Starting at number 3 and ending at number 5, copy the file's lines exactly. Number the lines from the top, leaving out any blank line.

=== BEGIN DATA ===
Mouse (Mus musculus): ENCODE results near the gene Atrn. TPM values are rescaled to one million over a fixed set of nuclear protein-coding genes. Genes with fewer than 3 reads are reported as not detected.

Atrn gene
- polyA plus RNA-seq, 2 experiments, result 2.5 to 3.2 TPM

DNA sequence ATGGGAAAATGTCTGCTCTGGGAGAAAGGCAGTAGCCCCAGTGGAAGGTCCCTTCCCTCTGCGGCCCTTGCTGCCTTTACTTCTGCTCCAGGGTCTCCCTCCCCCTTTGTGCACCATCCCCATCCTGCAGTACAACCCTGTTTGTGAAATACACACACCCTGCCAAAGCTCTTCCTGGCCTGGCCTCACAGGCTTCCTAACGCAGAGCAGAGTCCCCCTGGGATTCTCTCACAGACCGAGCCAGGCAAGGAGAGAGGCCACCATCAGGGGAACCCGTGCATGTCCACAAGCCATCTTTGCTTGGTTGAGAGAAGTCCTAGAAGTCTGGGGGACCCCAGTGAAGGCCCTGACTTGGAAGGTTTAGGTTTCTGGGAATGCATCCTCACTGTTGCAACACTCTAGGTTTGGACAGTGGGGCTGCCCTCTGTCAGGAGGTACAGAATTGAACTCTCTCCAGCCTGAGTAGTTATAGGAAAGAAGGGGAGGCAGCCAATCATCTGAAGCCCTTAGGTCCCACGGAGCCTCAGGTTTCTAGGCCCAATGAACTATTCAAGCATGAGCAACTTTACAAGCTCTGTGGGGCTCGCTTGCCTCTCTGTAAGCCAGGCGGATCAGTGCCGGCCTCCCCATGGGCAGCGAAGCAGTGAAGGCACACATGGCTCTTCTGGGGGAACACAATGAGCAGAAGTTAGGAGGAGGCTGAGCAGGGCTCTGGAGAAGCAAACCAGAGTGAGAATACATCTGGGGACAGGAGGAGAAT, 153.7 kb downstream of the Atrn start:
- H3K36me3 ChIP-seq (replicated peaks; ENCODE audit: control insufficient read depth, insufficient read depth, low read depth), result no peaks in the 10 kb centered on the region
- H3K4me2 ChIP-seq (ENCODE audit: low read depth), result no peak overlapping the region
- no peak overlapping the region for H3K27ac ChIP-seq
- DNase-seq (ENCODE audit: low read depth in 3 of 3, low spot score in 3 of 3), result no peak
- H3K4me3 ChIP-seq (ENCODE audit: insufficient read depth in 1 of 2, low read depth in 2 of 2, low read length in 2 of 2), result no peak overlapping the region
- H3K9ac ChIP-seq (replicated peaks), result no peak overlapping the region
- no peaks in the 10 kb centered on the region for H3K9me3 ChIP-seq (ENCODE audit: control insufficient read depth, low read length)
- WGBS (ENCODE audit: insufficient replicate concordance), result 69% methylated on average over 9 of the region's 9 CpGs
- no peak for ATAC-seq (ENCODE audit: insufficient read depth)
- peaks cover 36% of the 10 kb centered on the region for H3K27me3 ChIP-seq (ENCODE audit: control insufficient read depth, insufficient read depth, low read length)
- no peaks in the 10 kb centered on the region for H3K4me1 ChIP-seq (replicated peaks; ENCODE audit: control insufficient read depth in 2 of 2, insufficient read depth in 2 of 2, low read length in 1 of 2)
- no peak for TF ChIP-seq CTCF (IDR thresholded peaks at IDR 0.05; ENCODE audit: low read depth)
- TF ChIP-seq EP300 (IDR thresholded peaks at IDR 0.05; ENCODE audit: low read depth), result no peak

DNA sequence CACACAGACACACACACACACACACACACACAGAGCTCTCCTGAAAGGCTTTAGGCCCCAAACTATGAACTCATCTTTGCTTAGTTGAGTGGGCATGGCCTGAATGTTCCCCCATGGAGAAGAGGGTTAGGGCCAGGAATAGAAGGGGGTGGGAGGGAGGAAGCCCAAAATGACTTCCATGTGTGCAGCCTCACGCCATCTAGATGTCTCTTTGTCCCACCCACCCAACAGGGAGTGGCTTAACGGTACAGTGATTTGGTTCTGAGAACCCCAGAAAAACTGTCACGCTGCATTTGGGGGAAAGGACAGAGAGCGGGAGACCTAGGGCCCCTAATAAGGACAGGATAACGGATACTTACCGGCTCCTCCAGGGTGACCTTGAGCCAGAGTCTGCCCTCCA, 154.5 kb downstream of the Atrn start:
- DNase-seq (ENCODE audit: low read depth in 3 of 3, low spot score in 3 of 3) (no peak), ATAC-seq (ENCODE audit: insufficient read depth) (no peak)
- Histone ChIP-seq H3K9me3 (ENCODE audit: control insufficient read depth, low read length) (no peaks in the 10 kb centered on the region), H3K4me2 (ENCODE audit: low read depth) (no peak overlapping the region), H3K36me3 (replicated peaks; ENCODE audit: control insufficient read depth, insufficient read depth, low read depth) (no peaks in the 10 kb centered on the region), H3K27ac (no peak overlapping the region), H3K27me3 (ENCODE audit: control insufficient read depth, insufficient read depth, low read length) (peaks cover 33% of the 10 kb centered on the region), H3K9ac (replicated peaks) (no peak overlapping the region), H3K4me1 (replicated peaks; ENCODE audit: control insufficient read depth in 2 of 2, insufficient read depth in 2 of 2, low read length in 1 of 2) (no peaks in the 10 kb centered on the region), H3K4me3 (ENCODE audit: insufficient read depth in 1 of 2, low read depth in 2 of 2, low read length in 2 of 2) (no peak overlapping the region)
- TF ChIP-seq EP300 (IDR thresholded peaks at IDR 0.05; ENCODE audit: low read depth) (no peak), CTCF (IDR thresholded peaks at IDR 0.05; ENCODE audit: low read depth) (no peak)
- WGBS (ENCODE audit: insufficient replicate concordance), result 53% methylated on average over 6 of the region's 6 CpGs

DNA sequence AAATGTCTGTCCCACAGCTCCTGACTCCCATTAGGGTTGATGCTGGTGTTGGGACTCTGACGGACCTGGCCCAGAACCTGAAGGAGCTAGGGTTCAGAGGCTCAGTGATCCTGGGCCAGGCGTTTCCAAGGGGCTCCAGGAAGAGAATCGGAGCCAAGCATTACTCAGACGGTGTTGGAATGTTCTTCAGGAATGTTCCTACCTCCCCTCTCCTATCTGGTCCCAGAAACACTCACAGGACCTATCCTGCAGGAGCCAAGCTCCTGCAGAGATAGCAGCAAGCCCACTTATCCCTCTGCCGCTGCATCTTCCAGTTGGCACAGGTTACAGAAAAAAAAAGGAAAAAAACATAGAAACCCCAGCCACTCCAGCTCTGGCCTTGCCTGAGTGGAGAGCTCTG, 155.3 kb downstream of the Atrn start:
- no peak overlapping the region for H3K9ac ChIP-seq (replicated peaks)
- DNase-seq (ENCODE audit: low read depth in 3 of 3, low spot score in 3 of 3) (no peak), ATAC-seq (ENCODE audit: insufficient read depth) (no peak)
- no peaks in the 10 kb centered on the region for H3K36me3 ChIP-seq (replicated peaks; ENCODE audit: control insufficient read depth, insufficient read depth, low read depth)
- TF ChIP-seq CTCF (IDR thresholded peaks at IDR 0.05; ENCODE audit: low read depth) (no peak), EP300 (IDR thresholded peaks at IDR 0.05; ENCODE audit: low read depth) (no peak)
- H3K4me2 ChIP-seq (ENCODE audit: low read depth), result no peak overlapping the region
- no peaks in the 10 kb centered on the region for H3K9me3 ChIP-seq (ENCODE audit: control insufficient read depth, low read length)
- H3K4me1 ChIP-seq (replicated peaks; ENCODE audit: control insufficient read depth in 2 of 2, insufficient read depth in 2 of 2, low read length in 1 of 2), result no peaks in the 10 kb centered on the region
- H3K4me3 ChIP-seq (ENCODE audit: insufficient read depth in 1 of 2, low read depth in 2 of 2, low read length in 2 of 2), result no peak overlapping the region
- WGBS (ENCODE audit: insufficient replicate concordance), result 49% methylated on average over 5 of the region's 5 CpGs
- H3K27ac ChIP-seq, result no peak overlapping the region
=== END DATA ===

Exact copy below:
- polyA plus RNA-seq, 2 experiments, result 2.5 to 3.2 TPM

DNA sequence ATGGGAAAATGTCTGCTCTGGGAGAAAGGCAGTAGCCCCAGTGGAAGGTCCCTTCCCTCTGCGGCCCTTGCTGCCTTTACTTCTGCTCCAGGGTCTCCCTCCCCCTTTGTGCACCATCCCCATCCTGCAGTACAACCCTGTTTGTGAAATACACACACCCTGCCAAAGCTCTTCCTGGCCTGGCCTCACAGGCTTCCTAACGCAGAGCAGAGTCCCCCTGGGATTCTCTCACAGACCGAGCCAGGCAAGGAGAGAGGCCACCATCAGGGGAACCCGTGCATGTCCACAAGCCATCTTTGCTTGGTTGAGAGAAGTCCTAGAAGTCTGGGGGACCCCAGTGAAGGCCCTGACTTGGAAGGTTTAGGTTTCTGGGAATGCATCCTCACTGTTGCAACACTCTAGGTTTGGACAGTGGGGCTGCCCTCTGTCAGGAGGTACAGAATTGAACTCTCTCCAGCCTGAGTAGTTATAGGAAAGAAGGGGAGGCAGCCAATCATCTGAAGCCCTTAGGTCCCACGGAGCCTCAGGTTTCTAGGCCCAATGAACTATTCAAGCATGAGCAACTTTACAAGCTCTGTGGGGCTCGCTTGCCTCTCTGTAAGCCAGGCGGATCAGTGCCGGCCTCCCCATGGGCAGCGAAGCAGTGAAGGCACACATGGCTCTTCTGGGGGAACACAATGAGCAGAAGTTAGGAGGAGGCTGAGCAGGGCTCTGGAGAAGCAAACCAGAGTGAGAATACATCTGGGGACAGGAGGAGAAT, 153.7 kb downstream of the Atrn start:
- H3K36me3 ChIP-seq (replicated peaks; ENCODE audit: control insufficient read depth, insufficient read depth, low read depth), result no peaks in the 10 kb centered on the region